Published: Sat, January 13, 2018
World | By Paul Elliott

Webcam captures the moment powerful avalanche strikes in the Swiss Alps

Webcam captures the moment powerful avalanche strikes in the Swiss Alps

Helicopter teams were also deploying to trigger controlled avalanches to release snow buildup after more than 1 meter (39 inches) of snow fell in some parts of the region in 24 hours.

Approximately 13,000 tourists are trapped at the Swiss ski resort of Zermatt without electricity due to heavy snowfall and the threat of avalanches, The Guardian reported.

Local officials said no lives were ever in danger and the situation was calm, with cafes open and many streets walkable.

Blizzards have also plagued French areas of the Alps with workers forced to cut through a 22ft wall of snow to clear a road in the south-east of the country.

Snowfalls, described by French meteorologists as the heaviest in decades, hit Alps villages in Switzerland, France and Italy.

Officials from the town of Zermatt said roads were closed and trains services halted because of the snowy conditions and power outtages.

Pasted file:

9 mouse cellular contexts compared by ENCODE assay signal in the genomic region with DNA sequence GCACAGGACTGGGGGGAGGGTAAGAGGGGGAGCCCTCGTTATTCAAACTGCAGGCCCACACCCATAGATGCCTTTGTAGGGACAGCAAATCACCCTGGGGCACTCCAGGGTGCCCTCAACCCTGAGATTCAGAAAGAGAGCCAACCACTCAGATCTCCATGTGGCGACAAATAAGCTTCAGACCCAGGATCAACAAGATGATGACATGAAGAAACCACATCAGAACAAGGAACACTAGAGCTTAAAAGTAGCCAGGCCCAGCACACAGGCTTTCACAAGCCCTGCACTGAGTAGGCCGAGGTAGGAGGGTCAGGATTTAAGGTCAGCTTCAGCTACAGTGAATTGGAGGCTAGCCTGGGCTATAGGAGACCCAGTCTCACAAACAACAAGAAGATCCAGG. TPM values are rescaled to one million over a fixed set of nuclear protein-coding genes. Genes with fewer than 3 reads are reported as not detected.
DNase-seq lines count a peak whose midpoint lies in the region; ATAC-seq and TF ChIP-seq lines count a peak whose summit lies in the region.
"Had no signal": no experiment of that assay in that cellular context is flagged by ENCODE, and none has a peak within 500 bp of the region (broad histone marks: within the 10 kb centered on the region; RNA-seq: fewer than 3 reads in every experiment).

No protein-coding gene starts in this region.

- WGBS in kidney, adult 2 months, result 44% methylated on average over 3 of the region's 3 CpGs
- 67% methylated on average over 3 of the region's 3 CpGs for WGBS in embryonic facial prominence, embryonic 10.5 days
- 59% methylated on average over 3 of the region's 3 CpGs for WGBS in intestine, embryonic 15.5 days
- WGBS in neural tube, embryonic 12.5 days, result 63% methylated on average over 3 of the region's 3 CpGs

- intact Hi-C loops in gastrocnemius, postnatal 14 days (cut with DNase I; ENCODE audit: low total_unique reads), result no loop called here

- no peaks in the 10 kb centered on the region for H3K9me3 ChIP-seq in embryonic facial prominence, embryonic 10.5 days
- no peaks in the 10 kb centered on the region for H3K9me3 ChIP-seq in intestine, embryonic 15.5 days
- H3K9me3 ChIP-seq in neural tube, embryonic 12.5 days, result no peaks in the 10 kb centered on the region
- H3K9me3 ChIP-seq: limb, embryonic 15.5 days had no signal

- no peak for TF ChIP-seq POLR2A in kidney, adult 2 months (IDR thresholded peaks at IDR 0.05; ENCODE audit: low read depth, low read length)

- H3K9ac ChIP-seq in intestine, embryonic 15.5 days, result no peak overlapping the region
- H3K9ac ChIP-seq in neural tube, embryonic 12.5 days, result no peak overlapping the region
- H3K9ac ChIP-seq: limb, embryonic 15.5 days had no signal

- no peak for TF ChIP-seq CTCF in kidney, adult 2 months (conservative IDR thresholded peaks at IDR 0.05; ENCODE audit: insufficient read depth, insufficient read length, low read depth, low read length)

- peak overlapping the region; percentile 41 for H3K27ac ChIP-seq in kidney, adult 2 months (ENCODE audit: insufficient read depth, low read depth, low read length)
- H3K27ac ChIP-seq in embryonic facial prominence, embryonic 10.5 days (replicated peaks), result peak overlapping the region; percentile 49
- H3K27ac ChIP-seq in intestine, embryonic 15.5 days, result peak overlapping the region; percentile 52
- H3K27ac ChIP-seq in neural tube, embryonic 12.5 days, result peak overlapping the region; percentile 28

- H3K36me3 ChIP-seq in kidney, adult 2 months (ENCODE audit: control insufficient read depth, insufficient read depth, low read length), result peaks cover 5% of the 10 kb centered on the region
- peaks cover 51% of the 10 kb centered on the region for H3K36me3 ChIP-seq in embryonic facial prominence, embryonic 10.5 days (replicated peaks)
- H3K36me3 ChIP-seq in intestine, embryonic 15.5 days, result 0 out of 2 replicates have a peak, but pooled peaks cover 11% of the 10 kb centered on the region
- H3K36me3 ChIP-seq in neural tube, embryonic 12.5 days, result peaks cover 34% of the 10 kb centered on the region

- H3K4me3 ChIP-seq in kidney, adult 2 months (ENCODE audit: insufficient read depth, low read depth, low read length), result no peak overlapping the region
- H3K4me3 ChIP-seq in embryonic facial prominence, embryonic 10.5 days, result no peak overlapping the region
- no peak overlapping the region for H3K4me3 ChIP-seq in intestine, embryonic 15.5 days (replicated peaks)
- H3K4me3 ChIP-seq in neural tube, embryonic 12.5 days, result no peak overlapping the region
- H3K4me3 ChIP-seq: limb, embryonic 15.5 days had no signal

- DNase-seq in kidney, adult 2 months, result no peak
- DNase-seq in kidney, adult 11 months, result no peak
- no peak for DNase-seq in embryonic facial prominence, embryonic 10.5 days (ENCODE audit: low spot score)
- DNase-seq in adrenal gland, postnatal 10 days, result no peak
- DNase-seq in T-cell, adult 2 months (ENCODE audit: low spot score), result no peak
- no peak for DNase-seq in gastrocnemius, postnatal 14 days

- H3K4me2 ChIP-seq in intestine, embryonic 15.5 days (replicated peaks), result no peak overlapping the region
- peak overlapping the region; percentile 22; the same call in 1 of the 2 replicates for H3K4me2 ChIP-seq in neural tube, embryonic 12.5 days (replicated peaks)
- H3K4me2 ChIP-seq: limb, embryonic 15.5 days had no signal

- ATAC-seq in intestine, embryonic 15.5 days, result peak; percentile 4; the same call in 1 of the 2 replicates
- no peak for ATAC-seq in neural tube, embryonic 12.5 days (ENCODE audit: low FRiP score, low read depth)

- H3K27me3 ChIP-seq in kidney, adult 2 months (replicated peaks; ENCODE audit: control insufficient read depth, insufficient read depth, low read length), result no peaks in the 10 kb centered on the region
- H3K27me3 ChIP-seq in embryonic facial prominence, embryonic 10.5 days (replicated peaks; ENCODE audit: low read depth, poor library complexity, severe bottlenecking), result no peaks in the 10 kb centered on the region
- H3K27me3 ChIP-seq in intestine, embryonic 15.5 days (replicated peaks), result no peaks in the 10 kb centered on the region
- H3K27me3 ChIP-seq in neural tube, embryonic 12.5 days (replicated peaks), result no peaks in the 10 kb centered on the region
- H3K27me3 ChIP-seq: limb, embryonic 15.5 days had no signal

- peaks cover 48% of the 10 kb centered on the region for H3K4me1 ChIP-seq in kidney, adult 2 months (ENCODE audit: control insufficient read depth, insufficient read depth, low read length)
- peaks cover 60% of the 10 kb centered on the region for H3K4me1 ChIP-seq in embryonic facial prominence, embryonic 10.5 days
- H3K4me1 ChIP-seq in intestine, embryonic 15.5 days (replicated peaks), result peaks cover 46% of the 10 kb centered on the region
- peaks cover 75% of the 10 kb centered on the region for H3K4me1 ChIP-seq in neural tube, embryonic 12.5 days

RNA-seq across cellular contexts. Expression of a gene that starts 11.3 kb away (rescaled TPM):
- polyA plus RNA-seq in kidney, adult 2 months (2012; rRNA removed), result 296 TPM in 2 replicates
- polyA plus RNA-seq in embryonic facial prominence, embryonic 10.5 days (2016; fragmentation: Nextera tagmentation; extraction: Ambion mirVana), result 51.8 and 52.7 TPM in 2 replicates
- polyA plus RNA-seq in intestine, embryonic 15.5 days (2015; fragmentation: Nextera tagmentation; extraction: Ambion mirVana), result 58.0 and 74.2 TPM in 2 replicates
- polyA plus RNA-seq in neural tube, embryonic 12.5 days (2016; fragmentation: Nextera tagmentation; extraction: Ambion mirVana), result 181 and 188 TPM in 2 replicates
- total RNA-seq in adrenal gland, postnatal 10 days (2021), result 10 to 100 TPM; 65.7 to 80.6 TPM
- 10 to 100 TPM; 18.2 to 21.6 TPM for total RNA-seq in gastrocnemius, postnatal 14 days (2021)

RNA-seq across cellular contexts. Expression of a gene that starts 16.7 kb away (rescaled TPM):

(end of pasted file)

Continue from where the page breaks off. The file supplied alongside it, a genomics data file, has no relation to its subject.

Zermatt is home to some 5,500 inhabitants and has the capacity to accommodate 13,400 tourists spread across hotels and rental apartments. An estimated 13,000 people were stuck after snow closed mountain lifts, ski runs, walking paths and train services to the village.

Swiss officials say despite the elevated avalanche risk, there's nothing to worry about.

There are now "around 13,000 tourists at Zermatt", she said, while the station website warned that "arrivals and departures are not possible at the moment" The main access road has been closed since early Monday, while the train was halted on Monday evening, she said.

For most of the way the only way in or out was by helicopter airlift, with many tourists choosing to pay 70 Swiss francs (£50) for a seat on a flight.

The Zermatt tourism office initially said a rail line from the town was due to partially reopen Wednesday. DOMINIC STEINMANN, KEYSTONE, via EPA-EFE A truck carries the snow from the roads in Zermatt, Switzerland, on January 9, 2018.

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